Younger patients reported more often financial difficulties than elderly people, which is a significant problem in HGG patients. They often lose their higher executive functions and are not able to work anymore as they used to before the disease, leading to financial restrictions with significant consequences for their family and caregivers, who often have to play a new part in the relationship. Older patients, receiving pension or living off of retirement funds, do not need to worry as much anymore about providing for themselves and their family.

Significance of age and KPS

Our regression analysis revealed that after applying several models, KPS was associated stronger with HRQoL than calendric age. This is probably not surprising. However, given the fact that the newer studies led to different treatment schemes based on age, e.g., for GBM, it seems to be debatable to assign patients to therapy schemes considering solely their age in light of our findings: deciding on a more or less aggressive treatment should be based not only on KPS or calendric age alone, but also on patient perceived HRQoL. Undoubtedly, especially in elderly HGG patients, we should include geriatric assessment what seems to be helpful in geriatric cancer patients in general [37, 38].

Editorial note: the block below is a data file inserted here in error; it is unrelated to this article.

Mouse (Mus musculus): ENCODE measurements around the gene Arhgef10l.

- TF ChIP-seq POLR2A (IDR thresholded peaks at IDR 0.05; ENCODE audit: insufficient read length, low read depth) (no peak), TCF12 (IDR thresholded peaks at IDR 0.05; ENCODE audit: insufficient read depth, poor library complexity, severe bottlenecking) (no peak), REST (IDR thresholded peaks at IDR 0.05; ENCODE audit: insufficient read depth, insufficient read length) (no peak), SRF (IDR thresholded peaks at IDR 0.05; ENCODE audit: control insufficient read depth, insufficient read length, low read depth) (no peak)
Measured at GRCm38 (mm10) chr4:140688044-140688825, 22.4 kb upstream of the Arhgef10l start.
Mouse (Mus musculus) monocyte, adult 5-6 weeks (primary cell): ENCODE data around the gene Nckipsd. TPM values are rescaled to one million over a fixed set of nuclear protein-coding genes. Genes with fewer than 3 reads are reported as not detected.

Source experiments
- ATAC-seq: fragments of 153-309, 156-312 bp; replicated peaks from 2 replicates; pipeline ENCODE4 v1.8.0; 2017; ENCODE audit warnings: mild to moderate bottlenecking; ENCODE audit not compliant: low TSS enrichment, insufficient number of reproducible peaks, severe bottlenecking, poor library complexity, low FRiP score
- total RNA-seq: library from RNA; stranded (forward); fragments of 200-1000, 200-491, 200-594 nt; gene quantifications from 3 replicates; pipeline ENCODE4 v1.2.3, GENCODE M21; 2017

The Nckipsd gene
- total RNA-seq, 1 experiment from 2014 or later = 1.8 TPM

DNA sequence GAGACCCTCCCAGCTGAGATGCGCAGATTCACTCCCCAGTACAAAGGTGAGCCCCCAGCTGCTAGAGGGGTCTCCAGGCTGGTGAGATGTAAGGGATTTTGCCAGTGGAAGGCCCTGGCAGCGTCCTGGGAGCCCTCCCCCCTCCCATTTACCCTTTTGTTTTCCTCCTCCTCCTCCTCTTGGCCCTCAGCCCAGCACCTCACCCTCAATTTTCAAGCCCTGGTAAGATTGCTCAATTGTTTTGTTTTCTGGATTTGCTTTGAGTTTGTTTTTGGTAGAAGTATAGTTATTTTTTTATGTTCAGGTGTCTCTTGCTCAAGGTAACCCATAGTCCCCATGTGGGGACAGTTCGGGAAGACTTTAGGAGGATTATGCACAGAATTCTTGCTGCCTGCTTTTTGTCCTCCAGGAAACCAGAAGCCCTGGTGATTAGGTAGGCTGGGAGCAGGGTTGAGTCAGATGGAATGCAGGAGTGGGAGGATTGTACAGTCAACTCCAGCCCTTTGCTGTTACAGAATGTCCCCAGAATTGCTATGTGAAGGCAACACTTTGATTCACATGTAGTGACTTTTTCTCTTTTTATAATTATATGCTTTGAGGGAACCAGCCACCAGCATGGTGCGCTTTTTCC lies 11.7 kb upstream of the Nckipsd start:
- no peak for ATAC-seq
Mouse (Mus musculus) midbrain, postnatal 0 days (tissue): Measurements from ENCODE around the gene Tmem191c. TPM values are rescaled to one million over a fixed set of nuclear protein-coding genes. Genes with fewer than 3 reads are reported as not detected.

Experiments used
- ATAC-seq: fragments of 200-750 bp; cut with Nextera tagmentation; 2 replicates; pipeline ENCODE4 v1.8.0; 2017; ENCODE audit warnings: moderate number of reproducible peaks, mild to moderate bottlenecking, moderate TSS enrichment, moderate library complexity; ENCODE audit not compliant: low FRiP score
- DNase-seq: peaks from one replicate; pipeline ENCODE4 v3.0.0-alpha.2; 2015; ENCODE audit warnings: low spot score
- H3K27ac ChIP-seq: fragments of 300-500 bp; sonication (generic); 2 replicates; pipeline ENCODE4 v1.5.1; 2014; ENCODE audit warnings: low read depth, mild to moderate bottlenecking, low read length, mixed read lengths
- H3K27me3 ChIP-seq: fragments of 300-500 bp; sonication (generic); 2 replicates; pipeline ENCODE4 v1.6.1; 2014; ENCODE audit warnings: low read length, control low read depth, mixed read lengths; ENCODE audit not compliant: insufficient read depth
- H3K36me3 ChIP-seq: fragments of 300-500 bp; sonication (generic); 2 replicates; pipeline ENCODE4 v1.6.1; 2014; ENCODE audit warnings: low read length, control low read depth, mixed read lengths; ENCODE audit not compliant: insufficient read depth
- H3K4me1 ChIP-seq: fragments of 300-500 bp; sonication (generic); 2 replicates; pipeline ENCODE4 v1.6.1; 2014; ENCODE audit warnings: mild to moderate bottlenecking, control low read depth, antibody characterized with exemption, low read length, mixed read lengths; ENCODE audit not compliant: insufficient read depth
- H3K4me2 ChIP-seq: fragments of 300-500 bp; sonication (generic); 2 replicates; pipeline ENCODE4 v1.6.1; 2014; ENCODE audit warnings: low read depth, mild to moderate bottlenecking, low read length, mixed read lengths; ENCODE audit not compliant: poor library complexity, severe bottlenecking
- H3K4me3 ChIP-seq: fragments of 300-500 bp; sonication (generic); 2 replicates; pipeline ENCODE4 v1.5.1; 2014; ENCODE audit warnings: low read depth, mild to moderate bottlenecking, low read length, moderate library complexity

Limitations and strengths of the study